Risk management and compliance programs such as CDD and EDD are mandated by Bank Secrecy Act and recently became a part of Anti Money Laundering legislation. Huge fines are being slapped on financial institutions because they failed to build proper compliance programs.
3. Swedish Bank SEB was Fined $107 Million for AML Failures
Skandinaviska Enskilda Banken (SEB) received a $107 million fine in June for the failure of complying with AML laws. SEB is the second largest bank in Sweden and it has been fined for failing to submit to Swedish Financial Supervisory Authority (FSA), the regulatory body then charged the bank in early June of 2020 and levied the fine which highlights the global issues revolving around AML laws.
Basic AML due diligence includes identity verification, validation, and age verification. Not only are AML violations on the rise, but victims of complex schemes and fraud are also rampant with money service providers.
4. Western Union Refunds $153 Million for Scam Victims
Western Union stopped paying attention to the fraudulent payments made using its money transfer system. Western Union began refunding defrauded customers in March after they were ordered to do so by the Federal Trade Commission (FTC). The lack of proper KYC compliance hurt the organizational reputation and hurt millions of customers.
The FTC had the same complaint against Western Union for many years, and Western Union was aware that fraudsters around the world used the company's money to defraud the customers. The FTC's complaint alleged that Western Union failed to set up effective anti-fraud policies and procedures.
5. Citi has to Pay $400 Million OCC Fine for Failure With Risk Management
Citi Bank, one of the biggest financial institutions globally, has been ordered to pay $400M in a case that shows severe risk management issues. The South Dakota bank was also found to have been lacking internal controls and financial safeguards including those relating to AML and data governance. According to the regulation, Citi bank now needs to do a full re-engineering of processes, and modernization of system applications and information technology infrastructure.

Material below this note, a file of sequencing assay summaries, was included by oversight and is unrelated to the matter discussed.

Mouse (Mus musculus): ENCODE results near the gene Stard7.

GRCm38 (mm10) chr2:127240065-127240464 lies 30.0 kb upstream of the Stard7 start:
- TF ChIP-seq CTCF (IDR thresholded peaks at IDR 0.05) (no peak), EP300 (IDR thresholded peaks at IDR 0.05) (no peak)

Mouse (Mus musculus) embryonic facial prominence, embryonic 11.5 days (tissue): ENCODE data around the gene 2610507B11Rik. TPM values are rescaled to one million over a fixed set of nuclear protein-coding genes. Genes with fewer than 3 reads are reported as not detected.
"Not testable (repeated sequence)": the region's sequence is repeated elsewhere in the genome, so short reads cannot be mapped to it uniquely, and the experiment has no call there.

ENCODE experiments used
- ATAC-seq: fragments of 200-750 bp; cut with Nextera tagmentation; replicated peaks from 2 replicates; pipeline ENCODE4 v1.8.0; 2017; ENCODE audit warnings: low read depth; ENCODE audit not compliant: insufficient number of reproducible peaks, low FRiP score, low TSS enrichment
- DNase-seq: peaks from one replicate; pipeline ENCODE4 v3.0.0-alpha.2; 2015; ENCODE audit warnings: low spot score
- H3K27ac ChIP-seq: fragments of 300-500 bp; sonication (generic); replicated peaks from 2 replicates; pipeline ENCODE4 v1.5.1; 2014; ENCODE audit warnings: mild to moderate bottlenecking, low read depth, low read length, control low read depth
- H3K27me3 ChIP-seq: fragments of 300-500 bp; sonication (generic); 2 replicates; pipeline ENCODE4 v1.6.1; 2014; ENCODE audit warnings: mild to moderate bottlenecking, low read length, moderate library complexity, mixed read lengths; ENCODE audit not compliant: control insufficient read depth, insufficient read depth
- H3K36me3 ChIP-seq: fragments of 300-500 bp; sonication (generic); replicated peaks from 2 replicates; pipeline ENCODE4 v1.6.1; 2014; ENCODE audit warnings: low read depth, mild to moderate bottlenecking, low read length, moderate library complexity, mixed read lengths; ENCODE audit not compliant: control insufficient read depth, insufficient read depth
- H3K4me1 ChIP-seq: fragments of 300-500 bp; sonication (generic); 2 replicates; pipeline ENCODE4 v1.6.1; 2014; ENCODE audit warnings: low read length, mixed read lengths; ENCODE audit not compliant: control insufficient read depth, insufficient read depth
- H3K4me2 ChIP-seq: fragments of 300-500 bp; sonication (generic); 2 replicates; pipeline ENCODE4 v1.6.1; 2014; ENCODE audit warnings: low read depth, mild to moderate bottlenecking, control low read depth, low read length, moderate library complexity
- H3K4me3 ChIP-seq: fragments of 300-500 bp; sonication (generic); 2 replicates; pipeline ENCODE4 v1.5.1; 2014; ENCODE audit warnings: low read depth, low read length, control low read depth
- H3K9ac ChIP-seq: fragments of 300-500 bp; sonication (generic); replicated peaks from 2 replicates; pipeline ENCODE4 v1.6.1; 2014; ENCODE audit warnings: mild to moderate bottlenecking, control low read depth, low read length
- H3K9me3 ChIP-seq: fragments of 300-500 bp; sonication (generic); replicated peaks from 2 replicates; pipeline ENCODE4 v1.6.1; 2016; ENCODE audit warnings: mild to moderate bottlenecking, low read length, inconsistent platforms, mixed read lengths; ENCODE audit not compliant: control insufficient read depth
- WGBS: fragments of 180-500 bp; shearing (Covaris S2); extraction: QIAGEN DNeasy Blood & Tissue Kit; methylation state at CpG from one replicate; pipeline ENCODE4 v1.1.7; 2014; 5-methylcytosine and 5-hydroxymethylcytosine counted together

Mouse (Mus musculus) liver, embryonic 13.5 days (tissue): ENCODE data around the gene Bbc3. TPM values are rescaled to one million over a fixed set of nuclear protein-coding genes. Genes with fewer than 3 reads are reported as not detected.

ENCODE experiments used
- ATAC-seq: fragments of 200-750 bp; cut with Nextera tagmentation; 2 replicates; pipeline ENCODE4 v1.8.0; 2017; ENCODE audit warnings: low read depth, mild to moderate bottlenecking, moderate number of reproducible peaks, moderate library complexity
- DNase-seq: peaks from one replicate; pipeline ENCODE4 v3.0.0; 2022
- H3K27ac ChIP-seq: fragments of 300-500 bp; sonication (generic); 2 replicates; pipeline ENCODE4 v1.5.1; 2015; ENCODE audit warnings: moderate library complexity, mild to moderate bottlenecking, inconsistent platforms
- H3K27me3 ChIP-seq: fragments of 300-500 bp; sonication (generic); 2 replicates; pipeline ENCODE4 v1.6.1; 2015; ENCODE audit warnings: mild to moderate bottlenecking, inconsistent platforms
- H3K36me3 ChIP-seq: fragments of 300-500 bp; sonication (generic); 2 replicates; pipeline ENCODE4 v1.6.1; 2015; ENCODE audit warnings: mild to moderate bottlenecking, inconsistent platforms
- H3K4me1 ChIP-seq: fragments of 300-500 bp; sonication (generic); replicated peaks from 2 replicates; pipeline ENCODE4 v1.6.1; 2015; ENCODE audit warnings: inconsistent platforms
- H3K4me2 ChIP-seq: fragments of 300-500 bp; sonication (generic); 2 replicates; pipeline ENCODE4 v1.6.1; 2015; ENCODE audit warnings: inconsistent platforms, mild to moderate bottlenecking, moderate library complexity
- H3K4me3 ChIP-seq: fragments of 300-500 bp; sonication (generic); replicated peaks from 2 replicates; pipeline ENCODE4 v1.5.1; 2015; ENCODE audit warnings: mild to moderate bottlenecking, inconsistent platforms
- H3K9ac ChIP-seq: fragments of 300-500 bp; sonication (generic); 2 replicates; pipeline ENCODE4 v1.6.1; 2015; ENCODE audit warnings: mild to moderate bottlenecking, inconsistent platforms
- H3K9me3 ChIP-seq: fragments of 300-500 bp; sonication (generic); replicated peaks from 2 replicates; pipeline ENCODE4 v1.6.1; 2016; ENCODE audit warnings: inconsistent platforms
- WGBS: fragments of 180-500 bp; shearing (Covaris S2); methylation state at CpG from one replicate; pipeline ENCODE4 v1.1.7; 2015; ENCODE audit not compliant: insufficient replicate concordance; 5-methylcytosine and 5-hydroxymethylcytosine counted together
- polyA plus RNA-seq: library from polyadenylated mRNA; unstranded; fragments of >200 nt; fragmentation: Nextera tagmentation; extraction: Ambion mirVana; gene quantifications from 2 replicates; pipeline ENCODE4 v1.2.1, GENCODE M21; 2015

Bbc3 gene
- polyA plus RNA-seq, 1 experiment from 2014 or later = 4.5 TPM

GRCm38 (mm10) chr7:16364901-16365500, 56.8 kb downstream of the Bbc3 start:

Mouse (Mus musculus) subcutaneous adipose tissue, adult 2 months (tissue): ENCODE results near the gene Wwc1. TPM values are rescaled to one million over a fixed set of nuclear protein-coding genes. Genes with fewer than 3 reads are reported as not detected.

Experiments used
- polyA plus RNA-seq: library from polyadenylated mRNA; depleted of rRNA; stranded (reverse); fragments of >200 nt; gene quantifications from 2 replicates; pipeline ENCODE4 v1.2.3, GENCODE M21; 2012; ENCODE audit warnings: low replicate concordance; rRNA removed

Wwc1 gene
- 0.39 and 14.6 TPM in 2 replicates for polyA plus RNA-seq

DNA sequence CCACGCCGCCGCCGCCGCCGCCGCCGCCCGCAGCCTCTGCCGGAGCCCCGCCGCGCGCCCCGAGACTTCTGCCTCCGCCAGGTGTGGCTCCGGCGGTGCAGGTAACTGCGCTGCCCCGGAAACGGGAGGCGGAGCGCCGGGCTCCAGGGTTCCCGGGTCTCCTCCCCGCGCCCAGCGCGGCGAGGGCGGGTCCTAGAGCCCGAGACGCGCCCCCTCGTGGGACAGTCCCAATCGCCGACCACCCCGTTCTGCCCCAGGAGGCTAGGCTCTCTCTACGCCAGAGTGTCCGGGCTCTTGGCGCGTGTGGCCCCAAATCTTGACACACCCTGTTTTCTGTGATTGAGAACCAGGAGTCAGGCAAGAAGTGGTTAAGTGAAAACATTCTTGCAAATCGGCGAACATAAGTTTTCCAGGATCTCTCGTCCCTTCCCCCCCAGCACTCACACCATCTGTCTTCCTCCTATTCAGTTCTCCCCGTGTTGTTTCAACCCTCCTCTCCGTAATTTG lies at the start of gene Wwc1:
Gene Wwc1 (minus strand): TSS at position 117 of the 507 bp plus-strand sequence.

In recent years, this is the second fine Citi bank has been hit with. Citi bank needs to update and comply with regulatory mandates and internal financial controls.
6. Westpac Agrees to Record Aud 1.3 Billion Fine for AML Failures
Westpac is one of the biggest banks in Australia and they agreed to pay AUD 1.3 billion ($959m) for money laundering weak points in September. According to court filings they "failed to keep records related to the origin of the transactions and carry out appropriate customer due diligence".
Westpac admitted to 76,000 other violations including "Failures to reasonably monitor customers for transactions related to possible child exploitation". Also "further failure to assess money laundering and terrorism financing risks". Compliance officers must take note of the challenges that exist for large banks and reevaluate their preparedness to avoid fines and penalties.
7. Compliance Lapses & Fraudulent Accounts Causes Billions in Fines for Wells Fargo
Wells Fargo is the fourth-largest bank in the US, and they have to pay a hefty $3 billion for failure in security procedures. The security and exchange commission will receive $500 million of the total and plans to use the funds to help customers who were defrauded by Wells Fargo.
The reason for the fine levied was "bank pressured employees to cross-sell products and services, leading them to create millions of fake accounts using forged and fraudulent customer signatures." Wells Fargo failed to employ proper KYC compliance procedures and fraud wasn't incorporated into the customer onboarding process.